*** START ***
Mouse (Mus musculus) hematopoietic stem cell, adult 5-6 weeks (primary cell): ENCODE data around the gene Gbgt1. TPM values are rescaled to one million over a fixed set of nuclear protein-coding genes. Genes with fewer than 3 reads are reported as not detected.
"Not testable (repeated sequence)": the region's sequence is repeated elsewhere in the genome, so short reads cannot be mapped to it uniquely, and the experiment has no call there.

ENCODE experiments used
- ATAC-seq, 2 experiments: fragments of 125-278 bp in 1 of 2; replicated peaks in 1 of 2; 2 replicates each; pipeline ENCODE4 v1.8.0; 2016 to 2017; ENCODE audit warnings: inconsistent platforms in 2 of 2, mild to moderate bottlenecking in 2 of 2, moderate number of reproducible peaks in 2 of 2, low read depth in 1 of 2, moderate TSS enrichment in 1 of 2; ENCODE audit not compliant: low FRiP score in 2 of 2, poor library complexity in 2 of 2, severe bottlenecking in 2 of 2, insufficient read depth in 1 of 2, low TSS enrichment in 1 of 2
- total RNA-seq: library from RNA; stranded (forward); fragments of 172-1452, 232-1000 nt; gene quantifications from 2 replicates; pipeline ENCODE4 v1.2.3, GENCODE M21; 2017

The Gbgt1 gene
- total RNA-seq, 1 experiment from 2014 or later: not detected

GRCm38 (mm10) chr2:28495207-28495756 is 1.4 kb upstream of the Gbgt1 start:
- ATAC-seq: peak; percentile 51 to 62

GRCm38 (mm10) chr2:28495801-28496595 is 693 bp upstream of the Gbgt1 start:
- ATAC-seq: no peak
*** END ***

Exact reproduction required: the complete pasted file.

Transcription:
Mouse (Mus musculus) hematopoietic stem cell, adult 5-6 weeks (primary cell): ENCODE data around the gene Gbgt1. TPM values are rescaled to one million over a fixed set of nuclear protein-coding genes. Genes with fewer than 3 reads are reported as not detected.
"Not testable (repeated sequence)": the region's sequence is repeated elsewhere in the genome, so short reads cannot be mapped to it uniquely, and the experiment has no call there.

ENCODE experiments used
- ATAC-seq, 2 experiments: fragments of 125-278 bp in 1 of 2; replicated peaks in 1 of 2; 2 replicates each; pipeline ENCODE4 v1.8.0; 2016 to 2017; ENCODE audit warnings: inconsistent platforms in 2 of 2, mild to moderate bottlenecking in 2 of 2, moderate number of reproducible peaks in 2 of 2, low read depth in 1 of 2, moderate TSS enrichment in 1 of 2; ENCODE audit not compliant: low FRiP score in 2 of 2, poor library complexity in 2 of 2, severe bottlenecking in 2 of 2, insufficient read depth in 1 of 2, low TSS enrichment in 1 of 2
- total RNA-seq: library from RNA; stranded (forward); fragments of 172-1452, 232-1000 nt; gene quantifications from 2 replicates; pipeline ENCODE4 v1.2.3, GENCODE M21; 2017

The Gbgt1 gene
- total RNA-seq, 1 experiment from 2014 or later: not detected

GRCm38 (mm10) chr2:28495207-28495756 is 1.4 kb upstream of the Gbgt1 start:
- ATAC-seq: peak; percentile 51 to 62

GRCm38 (mm10) chr2:28495801-28496595 is 693 bp upstream of the Gbgt1 start:
- ATAC-seq: no peak